Zimbabwe and the IMF
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The Executive Board of the International Monetary Fund (IMF) has suspended Zimbabwe's voting and related rights, after having determined that Zimbabwe had not sufficiently strengthened its cooperation with the IMF in areas of policy implementation and payments. As a result of today's decision, Zimbabwe can no longer appoint a Governor or Alternate Governor to the IMF, participate in the election of an Executive Director for its Board, or cast its vote in decisions on IMF policy or country matters.
Economic and social conditions in Zimbabwe have deteriorated progressively over the past four years. Real output has dropped by one-third, inflation has reached 270 percent in the year through April 2003, and welfare and poverty indicators have deteriorated. The Zimbabwean authorities introduced some policy measures since early 2003 to arrest the decline in economic activity, including a devaluation of the exchange rate of the Zimbabwean dollar from Z$55 per U.S. dollar to Z$824 per U.S. dollar for most transactions, adjustments in fuel and electricity tariffs, rolling back price controls, and raising interest rates moderately. However, the authorities have not adopted the comprehensive and consistent policies needed to address Zimbabwe's serious economic problems.
Zimbabwe has been in continuous arrears to the IMF since February 2001. As of end-May 2003, Zimbabwe's arrears to the IMF amounted to SDR 164.9 million (US$233 million), or about 47 percent of its quota in the IMF.
The suspension of a member's voting and related rights is one in a series of escalating remedial measures that the IMF applies to members that fail to meet their obligations under its Articles of Agreement. On September 24, 2001, Zimbabwe was declared ineligible to use IMF's general resources and was removed from the list of countries eligible to use resources under the IMF's Poverty Reduction and Growth Facility (see Press Release No. 01/40). On June 13, 2002, the Executive Board adopted a declaration of non-cooperation with respect to Zimbabwe and suspended all technical assistance to the country (see Press Release No. 02/28). On September 11, 2002, the Executive Board agreed to initiate the procedure to suspend Zimbabwe's voting and related rights in the IMF.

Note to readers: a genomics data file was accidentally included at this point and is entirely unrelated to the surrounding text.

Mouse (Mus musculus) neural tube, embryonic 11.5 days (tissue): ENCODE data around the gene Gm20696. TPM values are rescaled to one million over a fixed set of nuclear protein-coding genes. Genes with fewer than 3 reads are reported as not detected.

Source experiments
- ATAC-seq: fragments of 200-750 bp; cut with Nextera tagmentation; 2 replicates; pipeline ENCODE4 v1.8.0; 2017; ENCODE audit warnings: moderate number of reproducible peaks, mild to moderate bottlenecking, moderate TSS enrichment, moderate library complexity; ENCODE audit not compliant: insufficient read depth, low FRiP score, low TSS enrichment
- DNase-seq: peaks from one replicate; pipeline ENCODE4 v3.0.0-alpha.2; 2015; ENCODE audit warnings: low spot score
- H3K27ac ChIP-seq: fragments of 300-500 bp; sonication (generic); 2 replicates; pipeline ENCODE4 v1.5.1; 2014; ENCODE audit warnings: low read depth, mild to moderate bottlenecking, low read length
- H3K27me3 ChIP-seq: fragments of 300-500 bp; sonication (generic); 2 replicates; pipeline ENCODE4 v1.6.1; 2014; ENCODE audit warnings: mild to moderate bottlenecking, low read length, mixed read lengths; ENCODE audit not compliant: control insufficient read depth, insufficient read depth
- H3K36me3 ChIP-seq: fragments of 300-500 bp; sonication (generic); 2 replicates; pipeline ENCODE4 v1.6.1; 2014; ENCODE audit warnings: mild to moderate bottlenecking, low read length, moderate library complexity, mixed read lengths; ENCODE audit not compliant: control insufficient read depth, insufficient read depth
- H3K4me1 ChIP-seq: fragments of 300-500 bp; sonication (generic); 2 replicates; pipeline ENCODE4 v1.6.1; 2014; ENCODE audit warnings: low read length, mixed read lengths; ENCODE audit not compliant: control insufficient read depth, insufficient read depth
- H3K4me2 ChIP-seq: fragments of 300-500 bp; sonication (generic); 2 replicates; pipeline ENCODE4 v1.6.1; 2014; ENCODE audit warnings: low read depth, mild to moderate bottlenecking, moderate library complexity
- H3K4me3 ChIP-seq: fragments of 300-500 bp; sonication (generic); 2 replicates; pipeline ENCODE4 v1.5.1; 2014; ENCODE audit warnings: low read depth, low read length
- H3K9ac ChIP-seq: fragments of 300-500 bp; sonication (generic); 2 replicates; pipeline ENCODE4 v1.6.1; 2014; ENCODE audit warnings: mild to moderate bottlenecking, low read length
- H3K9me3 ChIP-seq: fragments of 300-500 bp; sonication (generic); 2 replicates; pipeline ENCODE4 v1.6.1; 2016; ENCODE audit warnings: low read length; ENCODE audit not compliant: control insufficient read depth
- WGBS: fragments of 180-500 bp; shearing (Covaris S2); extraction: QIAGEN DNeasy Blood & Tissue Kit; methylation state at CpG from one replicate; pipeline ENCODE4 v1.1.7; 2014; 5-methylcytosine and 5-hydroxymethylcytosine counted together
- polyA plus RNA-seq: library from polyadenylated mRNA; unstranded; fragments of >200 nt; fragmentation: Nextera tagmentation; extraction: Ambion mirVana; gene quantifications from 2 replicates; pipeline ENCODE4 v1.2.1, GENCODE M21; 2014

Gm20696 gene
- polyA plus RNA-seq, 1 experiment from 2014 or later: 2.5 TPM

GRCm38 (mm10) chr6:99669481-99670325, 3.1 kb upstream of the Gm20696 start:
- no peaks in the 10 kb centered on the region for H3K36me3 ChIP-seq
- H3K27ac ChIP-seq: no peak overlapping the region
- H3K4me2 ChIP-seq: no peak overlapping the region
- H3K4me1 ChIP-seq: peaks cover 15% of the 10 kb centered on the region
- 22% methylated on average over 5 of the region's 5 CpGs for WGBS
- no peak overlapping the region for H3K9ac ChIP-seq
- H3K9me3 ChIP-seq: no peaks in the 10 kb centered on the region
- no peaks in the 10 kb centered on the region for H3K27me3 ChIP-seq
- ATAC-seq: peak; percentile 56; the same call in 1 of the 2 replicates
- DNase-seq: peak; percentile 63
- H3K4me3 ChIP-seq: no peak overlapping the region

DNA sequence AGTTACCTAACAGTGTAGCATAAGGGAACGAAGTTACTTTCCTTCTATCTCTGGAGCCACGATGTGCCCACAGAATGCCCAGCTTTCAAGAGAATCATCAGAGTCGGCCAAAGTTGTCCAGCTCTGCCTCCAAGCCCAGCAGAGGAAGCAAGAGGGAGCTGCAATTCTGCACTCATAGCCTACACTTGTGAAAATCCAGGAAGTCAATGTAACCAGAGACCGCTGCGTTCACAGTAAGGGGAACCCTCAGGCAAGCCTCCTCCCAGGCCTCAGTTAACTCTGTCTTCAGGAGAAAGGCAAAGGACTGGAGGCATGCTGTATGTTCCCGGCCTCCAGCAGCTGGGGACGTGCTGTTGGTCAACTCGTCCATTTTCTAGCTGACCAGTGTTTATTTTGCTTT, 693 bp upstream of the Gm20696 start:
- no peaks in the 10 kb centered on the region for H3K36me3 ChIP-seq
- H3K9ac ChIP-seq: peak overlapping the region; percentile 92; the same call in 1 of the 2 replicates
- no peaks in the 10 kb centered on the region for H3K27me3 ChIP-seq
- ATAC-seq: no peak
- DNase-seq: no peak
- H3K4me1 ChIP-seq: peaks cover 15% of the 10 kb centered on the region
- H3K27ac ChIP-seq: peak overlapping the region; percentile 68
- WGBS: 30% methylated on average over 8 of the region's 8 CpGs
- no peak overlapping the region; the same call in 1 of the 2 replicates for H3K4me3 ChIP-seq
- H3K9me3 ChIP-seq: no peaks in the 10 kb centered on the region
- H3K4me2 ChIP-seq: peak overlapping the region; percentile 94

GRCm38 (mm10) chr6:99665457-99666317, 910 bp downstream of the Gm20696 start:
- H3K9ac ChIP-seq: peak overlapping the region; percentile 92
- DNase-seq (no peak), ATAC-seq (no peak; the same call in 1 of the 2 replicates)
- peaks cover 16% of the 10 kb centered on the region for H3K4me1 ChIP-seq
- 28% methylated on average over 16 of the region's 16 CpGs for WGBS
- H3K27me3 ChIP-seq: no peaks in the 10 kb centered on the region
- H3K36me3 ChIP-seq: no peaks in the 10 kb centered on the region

The Fund urged the authorities to build on their recent efforts to strengthen cooperation. The staff is ready to continue assisting the authorities. The Fund would support the reinstatement of voting rights if Zimbabwe improves its cooperation on economic policies and payments. The Executive Board will review Zimbabwe's overdue financial obligations to the IMF again within six months of the date of this decision.
Additional information on how the IMF deals with overdue financial obligations is available in Chapter V of Financial Organization and Operations of the IMF (IMF Pamphlet Series No. 45, 6th ed., 2001). This publication is also available on the IMF's external website at http://www.imf.org/external/pubs/ft/pam/pam45/contents.htm.
IMF EXTERNAL RELATIONS DEPARTMENT